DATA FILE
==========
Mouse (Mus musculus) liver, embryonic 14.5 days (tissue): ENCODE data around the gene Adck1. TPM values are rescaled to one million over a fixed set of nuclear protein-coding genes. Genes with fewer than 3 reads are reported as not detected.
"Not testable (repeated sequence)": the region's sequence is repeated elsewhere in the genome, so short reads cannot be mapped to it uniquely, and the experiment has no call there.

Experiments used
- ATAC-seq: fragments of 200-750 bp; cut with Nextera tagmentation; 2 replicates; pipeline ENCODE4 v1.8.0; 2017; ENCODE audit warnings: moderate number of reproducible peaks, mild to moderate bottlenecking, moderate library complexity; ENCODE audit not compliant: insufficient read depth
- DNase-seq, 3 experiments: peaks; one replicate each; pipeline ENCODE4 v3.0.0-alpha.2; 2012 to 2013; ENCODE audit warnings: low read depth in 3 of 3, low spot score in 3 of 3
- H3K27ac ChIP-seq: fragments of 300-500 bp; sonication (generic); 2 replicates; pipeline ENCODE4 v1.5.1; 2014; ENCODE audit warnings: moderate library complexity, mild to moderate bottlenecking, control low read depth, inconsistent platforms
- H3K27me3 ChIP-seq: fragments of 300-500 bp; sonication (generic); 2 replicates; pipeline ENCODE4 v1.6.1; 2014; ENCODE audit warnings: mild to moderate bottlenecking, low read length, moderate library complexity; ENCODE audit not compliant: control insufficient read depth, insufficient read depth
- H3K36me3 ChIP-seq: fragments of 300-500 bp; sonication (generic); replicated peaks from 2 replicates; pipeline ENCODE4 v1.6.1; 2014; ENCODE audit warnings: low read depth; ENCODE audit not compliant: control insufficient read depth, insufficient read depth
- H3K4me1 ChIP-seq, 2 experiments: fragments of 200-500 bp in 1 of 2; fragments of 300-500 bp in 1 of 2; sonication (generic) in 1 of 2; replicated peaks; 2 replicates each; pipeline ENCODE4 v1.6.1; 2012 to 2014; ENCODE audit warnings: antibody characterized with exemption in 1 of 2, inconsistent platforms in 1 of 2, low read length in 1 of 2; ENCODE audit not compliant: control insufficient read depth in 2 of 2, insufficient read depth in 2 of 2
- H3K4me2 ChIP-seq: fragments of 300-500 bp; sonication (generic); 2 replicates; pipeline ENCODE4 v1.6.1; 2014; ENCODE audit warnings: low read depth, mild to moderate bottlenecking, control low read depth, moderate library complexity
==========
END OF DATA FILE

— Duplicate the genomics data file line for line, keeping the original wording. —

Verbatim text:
Mouse (Mus musculus) liver, embryonic 14.5 days (tissue): ENCODE data around the gene Adck1. TPM values are rescaled to one million over a fixed set of nuclear protein-coding genes. Genes with fewer than 3 reads are reported as not detected.
"Not testable (repeated sequence)": the region's sequence is repeated elsewhere in the genome, so short reads cannot be mapped to it uniquely, and the experiment has no call there.

Experiments used
- ATAC-seq: fragments of 200-750 bp; cut with Nextera tagmentation; 2 replicates; pipeline ENCODE4 v1.8.0; 2017; ENCODE audit warnings: moderate number of reproducible peaks, mild to moderate bottlenecking, moderate library complexity; ENCODE audit not compliant: insufficient read depth
- DNase-seq, 3 experiments: peaks; one replicate each; pipeline ENCODE4 v3.0.0-alpha.2; 2012 to 2013; ENCODE audit warnings: low read depth in 3 of 3, low spot score in 3 of 3
- H3K27ac ChIP-seq: fragments of 300-500 bp; sonication (generic); 2 replicates; pipeline ENCODE4 v1.5.1; 2014; ENCODE audit warnings: moderate library complexity, mild to moderate bottlenecking, control low read depth, inconsistent platforms
- H3K27me3 ChIP-seq: fragments of 300-500 bp; sonication (generic); 2 replicates; pipeline ENCODE4 v1.6.1; 2014; ENCODE audit warnings: mild to moderate bottlenecking, low read length, moderate library complexity; ENCODE audit not compliant: control insufficient read depth, insufficient read depth
- H3K36me3 ChIP-seq: fragments of 300-500 bp; sonication (generic); replicated peaks from 2 replicates; pipeline ENCODE4 v1.6.1; 2014; ENCODE audit warnings: low read depth; ENCODE audit not compliant: control insufficient read depth, insufficient read depth
- H3K4me1 ChIP-seq, 2 experiments: fragments of 200-500 bp in 1 of 2; fragments of 300-500 bp in 1 of 2; sonication (generic) in 1 of 2; replicated peaks; 2 replicates each; pipeline ENCODE4 v1.6.1; 2012 to 2014; ENCODE audit warnings: antibody characterized with exemption in 1 of 2, inconsistent platforms in 1 of 2, low read length in 1 of 2; ENCODE audit not compliant: control insufficient read depth in 2 of 2, insufficient read depth in 2 of 2
- H3K4me2 ChIP-seq: fragments of 300-500 bp; sonication (generic); 2 replicates; pipeline ENCODE4 v1.6.1; 2014; ENCODE audit warnings: low read depth, mild to moderate bottlenecking, control low read depth, moderate library complexity